Welcome to Food/Drink Week at Milwaukee Record, brought to you by Third Space Brewing. From May 13 through May 20, belly up and enjoy adventurous, odd, and elaborate coverage of all things edible and drinkable in Milwaukee and beyond.

If you’ve driven into or out of Bay View using surface streets, you’ve almost certainly encountered it. Just beyond the “KK Can Opener” and a number of blocks before “The Polish Moon,” a low-profile sign halfheartedly directs passersby to the parking lot of the Country Maid Inc. factory and corporate offices.

We’ve driven by this low-profile, semi-obstructed sign literally thousands of times through the years and never felt compelled to turn into the driveway. Perhaps it was on account of not being fully aware whether the general public was welcome to visit. Maybe the underlying uncertainty about the factory and its so-called “Retail Outlet” (that we never recalled seeing illuminated on said sign) still being in operation. And yeah, we can’t admit to having many cravings for “Potato Baskets” during our 15 years of Milwaukee residence. To us, as we’re sure is still the case for many of you, the Country Maid factory was a complete and utter mystery.

However, the arrival of Milwaukee Record‘s annual “Food/Drink Week” was reason enough to finally shed some light on this local blind spot. While passing by the sun-faded sign of this unassuming factory yet again last week, we decided Country Maid Inc. and the possible existence of its Retail Outlet Store would be a mystery no more. With an insatiable curiosity and a mounting hunger for discounted dips and pasta salad, we turned into the parking lot to finally see what this place was all about once and for all.

We had no trouble finding a spot in the near-empty parking lot of Country Maid Inc. (1919 S. Kinnickinnic Ave., 414-383-4176). We noticed the Retail Outlet Store was situated in the southernmost segment of the building, with an awning that already made it seem a million times more welcoming to the public than the Klement’s Factory Outlet ever did (R.I.P.). We opened the door and saw…

This. While far from being swanky or modern in its decor, the Retail Outlet Store is indeed open to the general public.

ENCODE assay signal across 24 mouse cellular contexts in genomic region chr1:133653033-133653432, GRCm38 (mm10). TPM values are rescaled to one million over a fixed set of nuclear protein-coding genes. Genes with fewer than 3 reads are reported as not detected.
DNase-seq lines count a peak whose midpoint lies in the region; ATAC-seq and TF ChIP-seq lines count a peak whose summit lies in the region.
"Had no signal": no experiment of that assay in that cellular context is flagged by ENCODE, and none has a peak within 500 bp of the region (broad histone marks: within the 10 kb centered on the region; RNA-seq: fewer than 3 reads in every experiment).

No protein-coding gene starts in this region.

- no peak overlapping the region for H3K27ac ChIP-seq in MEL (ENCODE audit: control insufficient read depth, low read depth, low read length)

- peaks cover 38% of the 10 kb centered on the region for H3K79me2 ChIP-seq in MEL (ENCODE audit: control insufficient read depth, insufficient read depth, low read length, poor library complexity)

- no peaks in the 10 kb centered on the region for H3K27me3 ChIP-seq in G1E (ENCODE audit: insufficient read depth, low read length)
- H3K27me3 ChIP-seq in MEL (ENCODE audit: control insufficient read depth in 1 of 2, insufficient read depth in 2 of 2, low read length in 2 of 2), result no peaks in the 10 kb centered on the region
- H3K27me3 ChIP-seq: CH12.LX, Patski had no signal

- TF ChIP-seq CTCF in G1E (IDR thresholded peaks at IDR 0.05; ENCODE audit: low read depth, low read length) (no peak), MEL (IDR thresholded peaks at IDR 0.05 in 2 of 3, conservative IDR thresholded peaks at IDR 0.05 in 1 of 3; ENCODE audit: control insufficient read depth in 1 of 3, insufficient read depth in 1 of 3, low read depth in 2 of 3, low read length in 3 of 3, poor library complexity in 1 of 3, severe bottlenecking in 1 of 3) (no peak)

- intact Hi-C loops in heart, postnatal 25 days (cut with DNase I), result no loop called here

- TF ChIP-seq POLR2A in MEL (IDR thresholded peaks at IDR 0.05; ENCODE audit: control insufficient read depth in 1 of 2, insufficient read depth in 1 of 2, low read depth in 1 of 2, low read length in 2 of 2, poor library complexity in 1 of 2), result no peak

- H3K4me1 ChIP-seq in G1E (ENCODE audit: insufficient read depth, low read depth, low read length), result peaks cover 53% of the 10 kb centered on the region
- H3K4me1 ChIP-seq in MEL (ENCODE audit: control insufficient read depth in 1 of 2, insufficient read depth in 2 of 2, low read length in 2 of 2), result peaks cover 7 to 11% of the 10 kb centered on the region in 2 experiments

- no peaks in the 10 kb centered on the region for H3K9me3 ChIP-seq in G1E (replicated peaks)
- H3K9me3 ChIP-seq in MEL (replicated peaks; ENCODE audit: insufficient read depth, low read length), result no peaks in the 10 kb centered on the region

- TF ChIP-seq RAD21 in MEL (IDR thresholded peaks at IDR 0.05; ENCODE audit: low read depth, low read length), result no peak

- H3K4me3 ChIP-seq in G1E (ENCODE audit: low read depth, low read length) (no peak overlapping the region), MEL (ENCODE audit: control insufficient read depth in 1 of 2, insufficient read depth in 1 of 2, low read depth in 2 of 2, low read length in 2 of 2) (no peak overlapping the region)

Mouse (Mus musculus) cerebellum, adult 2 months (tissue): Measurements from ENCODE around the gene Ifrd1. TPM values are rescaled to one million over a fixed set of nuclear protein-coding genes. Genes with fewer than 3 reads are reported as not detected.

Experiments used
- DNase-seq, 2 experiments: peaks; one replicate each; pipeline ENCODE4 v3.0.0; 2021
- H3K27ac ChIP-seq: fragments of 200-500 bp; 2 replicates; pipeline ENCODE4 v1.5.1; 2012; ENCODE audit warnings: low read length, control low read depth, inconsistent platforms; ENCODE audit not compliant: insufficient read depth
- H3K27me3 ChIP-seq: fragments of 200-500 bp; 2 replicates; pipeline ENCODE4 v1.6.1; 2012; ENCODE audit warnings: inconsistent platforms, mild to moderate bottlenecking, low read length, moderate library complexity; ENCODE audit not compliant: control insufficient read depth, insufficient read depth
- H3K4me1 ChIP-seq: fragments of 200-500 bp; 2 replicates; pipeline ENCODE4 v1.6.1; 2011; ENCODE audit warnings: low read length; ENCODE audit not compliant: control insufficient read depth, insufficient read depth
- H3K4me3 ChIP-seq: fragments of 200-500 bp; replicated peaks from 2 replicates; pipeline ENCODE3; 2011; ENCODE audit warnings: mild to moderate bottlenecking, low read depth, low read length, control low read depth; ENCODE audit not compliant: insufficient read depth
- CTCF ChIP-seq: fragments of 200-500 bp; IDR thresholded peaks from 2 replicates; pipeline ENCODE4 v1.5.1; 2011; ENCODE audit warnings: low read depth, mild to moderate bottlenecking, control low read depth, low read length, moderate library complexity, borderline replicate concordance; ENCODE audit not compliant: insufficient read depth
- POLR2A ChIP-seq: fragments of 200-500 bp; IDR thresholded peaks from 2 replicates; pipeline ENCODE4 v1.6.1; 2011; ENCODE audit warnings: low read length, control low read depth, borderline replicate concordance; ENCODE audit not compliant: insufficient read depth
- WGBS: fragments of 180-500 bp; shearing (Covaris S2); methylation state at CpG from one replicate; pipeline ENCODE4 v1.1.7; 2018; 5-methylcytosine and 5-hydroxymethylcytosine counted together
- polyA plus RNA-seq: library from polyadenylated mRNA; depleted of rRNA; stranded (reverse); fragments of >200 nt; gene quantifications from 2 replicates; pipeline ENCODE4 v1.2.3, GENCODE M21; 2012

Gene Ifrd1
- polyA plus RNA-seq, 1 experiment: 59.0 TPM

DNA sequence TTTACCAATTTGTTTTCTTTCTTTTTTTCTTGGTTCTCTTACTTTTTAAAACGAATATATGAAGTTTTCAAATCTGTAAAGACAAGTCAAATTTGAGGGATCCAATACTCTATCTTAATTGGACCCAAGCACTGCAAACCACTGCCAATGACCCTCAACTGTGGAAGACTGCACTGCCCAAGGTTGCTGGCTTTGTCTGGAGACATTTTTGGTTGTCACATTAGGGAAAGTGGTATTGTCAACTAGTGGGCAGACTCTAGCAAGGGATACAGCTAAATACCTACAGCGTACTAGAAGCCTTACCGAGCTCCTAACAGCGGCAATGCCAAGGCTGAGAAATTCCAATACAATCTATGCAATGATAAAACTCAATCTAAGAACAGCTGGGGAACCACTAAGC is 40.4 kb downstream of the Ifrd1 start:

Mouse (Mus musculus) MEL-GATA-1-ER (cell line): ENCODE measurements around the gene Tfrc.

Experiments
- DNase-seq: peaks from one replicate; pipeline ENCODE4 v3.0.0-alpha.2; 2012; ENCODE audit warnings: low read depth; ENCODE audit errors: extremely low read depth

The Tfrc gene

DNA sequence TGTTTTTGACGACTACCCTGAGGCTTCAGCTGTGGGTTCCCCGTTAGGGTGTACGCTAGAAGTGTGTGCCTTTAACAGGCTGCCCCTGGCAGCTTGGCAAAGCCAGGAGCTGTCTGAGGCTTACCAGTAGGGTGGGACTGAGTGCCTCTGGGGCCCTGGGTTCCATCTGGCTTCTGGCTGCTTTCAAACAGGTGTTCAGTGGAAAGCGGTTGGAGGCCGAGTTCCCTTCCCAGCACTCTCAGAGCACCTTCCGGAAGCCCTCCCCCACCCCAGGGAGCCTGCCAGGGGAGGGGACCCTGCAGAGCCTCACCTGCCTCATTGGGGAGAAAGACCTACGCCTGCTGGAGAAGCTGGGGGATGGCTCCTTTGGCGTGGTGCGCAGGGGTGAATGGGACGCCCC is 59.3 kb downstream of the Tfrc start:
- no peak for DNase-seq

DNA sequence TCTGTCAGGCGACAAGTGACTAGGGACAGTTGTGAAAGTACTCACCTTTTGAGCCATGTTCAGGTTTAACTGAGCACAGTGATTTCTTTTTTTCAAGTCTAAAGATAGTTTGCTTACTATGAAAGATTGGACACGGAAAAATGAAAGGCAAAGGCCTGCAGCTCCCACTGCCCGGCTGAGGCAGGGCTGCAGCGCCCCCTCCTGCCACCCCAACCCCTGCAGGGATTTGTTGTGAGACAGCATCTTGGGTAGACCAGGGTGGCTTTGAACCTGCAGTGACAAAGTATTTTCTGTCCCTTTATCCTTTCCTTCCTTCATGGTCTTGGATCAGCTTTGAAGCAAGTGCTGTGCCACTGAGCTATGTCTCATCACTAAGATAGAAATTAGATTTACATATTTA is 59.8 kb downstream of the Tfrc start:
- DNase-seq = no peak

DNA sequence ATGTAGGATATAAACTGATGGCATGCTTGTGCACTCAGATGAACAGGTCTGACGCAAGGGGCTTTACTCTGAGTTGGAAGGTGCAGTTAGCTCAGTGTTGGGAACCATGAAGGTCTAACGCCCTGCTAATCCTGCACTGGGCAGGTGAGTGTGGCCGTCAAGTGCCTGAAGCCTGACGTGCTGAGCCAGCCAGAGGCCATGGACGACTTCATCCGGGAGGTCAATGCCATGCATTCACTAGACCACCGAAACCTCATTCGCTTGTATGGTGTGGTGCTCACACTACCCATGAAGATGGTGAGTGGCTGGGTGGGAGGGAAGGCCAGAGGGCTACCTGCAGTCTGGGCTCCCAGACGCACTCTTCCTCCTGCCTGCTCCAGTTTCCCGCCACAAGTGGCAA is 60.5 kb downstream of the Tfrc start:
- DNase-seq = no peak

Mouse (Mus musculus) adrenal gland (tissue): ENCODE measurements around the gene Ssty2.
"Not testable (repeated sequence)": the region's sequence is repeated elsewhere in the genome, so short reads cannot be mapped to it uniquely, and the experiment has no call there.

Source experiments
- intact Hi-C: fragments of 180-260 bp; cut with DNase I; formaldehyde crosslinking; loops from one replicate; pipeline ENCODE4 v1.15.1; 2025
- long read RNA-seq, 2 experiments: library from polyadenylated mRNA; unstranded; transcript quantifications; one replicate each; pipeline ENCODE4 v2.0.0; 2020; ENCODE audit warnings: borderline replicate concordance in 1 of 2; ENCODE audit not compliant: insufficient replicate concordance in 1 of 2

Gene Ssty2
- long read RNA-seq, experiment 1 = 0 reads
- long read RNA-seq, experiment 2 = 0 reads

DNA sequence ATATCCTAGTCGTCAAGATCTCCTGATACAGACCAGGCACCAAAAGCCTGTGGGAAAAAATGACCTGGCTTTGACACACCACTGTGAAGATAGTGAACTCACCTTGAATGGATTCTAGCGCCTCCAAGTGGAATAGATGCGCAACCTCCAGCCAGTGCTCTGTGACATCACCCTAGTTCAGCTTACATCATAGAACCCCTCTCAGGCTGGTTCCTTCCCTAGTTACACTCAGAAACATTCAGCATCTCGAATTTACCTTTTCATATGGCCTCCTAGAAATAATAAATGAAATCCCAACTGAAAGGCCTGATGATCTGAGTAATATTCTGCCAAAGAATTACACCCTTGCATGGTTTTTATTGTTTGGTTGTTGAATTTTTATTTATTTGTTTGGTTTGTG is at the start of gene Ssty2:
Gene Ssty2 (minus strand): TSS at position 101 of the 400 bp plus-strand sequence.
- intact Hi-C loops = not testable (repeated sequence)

The side closest to the entryway has a couple coolers stocked with full-price soft drinks and a shelf lined with somewhat discounted chips, cookies, and other snacks.

The shop’s northern wall (or window?) is inexplicably stocked with locally-made jewelry, as well as containers filled with condiments, plastic utensils, and napkins. Beyond the jewelry shelf, customers can look out into the lobby of the factory.

Though it wasn’t in use at the time of our visit at around 9:45 a.m. last Wednesday, there’s a food station at the center of the small shop that serves up to-go lunches, which change on a daily basis and don’t seem to repeat from week to week. Beneath the daily special board that’s nestled near the deli case, there’s also a coffee pot.

With all due respect to Country Maid’s selection of soda, jewelry, coffee, and hot bar items, we came with other things in mind: discounted dips, sale-price soups, and bargain basement pasta salad. And we weren’t disappointed.

During this first visit, we took note of an abundance of (what’s known in the Midwest as) “salads” with mayo-rich takes on pasta dishes, slaws, and potato preparations.

There were soups and dips galore.

There was even a stack of $1 dips, including some that were made to be Festival Foods’ in-store brands.

We saw massive containers of desserts that were budget conscious ways to contribute to a spread at a group gathering.

The woman running the store/deli (who went above and beyond in terms of being friendly and helpful) gave us a Deli Pricing Sheet, which gave us a full look at the store’s inventory. Most items are less than $3/pound (with many under $2/pound). In total, Country Maid offers 19 different potato salads, 25 pasta salads, six coleslaw varietals, 15 dips, eight “protein salad” types, a pair of bean salads, six specialty salads, 14 desserts, six “gel blockers” (whatever those are), nine “JFK/Jongquist” products, and 12 bulk package products.

Speaking of bulk products, in a full circle sort of moment, the Factory Outlet Store employee alerted us to the fact we were able to buy Klement’s jumbo hot dogs either by the pound of by the case. We took her up on the offer to once again enjoy discounted Klement’s product, nabbing six honkin’ hot dogs for a scant $3.60. We tried to keep things in check during out first visit, but managed to take home the haul you see above for $11 that consisted of the following: a pound of hot dogs, a pound of Poppy Seed Chicken pasta salad, a tub of cheese and vegetable dip, and five Tamarind candies.

It took 15 years for us to take that turn into the Country Maid parking lot, but we’re glad we finally visited this admittedly odd-yet-affordable little outlet store. Next time we need a 10-pound bag of German Potato Salad, a container of Taco Dip, a box of hot dogs, or a quick homestyle lunch for under $6, we’ll be back.

About The Author

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Co-Founder and Editor

Before co-founding Milwaukee Record, Tyler Maas wrote for virtually every Milwaukee publication (except Wassup! Magazine). He lives in Bay View and enjoys both stuff and things.